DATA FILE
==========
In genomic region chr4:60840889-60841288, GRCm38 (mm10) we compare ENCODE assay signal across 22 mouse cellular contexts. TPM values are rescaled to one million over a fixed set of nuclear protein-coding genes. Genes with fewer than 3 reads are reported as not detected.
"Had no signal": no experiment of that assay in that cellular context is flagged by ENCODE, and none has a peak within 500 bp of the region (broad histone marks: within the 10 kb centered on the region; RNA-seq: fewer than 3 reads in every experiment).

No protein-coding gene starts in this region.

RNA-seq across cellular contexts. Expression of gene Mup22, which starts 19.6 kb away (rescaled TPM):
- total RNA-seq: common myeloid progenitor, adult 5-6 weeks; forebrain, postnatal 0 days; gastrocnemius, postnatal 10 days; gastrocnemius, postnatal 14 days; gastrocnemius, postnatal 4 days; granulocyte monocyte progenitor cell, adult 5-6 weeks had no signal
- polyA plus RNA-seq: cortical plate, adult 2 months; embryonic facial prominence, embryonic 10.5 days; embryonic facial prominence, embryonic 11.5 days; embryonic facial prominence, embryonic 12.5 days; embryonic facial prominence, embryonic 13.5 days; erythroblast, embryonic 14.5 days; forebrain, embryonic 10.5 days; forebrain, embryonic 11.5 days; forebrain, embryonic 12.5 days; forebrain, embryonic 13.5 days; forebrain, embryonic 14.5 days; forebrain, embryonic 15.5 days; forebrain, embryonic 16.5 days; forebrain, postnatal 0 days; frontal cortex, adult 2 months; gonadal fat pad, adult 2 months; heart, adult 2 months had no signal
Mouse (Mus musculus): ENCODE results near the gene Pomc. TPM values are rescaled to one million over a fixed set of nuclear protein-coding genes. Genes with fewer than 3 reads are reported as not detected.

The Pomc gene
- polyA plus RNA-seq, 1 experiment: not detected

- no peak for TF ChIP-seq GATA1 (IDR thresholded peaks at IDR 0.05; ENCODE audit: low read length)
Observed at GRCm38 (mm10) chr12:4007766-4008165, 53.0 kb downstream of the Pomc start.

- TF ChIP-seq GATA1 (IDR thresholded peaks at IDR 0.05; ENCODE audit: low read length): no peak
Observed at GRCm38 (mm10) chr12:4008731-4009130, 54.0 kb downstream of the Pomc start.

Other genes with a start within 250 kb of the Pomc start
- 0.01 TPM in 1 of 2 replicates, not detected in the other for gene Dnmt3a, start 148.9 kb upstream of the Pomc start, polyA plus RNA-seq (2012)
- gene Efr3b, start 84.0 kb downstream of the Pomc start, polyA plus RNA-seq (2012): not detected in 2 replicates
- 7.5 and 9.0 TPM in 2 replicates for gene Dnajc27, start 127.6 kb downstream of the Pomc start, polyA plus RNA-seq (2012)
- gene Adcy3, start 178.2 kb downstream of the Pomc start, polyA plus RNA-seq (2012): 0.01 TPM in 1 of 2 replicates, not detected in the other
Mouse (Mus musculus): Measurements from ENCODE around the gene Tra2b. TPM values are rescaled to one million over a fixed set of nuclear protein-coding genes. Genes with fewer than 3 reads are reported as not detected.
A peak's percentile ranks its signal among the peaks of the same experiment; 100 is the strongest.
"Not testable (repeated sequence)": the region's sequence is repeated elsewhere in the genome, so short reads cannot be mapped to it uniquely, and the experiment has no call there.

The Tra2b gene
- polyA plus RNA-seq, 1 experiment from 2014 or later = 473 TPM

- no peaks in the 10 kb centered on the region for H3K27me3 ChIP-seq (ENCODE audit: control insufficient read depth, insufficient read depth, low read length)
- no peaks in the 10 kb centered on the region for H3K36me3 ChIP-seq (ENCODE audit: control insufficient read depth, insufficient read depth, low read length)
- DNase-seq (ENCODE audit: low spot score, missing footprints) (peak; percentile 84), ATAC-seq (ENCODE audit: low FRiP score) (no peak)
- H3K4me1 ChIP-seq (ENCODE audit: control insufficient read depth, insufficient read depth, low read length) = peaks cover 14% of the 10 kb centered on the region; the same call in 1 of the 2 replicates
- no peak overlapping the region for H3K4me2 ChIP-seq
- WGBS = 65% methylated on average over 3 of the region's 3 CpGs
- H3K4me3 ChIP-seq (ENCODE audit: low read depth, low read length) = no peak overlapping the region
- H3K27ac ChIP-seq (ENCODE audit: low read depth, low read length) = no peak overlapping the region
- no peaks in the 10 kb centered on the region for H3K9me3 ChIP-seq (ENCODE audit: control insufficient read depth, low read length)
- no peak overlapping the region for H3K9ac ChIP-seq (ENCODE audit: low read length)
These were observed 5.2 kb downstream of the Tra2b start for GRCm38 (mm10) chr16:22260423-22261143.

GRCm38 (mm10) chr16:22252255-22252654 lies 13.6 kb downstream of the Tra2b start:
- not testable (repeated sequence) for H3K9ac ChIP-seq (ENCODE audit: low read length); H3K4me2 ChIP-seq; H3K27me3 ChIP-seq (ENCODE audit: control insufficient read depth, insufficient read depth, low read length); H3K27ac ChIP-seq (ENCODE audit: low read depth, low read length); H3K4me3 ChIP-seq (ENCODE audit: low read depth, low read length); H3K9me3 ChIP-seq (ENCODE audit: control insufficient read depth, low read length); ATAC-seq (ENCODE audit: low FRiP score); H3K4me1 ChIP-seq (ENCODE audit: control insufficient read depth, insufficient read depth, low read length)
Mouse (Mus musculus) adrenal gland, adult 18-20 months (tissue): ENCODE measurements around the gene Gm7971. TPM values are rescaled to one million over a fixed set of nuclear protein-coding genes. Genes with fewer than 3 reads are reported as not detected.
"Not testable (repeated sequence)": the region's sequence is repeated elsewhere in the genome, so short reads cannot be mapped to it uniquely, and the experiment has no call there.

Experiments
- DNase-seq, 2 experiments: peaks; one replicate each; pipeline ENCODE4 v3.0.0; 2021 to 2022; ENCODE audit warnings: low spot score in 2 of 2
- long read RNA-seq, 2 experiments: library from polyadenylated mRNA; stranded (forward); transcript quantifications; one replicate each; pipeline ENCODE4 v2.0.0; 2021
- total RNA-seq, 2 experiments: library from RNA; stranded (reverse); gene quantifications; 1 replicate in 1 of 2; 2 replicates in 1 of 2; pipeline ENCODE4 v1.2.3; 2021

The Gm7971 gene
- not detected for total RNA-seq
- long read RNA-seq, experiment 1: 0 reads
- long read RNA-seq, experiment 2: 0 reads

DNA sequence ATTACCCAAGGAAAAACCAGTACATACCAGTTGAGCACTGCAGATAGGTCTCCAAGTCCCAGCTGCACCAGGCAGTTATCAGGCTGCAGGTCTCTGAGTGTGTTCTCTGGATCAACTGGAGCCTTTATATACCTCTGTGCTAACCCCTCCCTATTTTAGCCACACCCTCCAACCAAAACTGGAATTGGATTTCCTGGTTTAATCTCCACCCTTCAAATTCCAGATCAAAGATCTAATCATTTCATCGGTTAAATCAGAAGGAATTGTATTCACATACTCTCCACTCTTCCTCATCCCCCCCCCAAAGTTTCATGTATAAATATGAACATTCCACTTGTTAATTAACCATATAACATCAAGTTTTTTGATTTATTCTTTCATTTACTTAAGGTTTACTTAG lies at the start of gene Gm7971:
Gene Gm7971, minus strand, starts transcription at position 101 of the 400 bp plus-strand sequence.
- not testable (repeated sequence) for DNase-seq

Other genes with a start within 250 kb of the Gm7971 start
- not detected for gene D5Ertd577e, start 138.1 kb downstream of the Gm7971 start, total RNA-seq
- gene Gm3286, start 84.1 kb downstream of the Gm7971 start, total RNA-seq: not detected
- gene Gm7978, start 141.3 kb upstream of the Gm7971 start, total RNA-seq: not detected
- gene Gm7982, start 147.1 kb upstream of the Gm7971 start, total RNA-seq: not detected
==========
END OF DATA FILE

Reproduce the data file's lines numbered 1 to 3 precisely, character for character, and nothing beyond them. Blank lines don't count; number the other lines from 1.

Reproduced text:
In genomic region chr4:60840889-60841288, GRCm38 (mm10) we compare ENCODE assay signal across 22 mouse cellular contexts. TPM values are rescaled to one million over a fixed set of nuclear protein-coding genes. Genes with fewer than 3 reads are reported as not detected.
"Had no signal": no experiment of that assay in that cellular context is flagged by ENCODE, and none has a peak within 500 bp of the region (broad histone marks: within the 10 kb centered on the region; RNA-seq: fewer than 3 reads in every experiment).

No protein-coding gene starts in this region.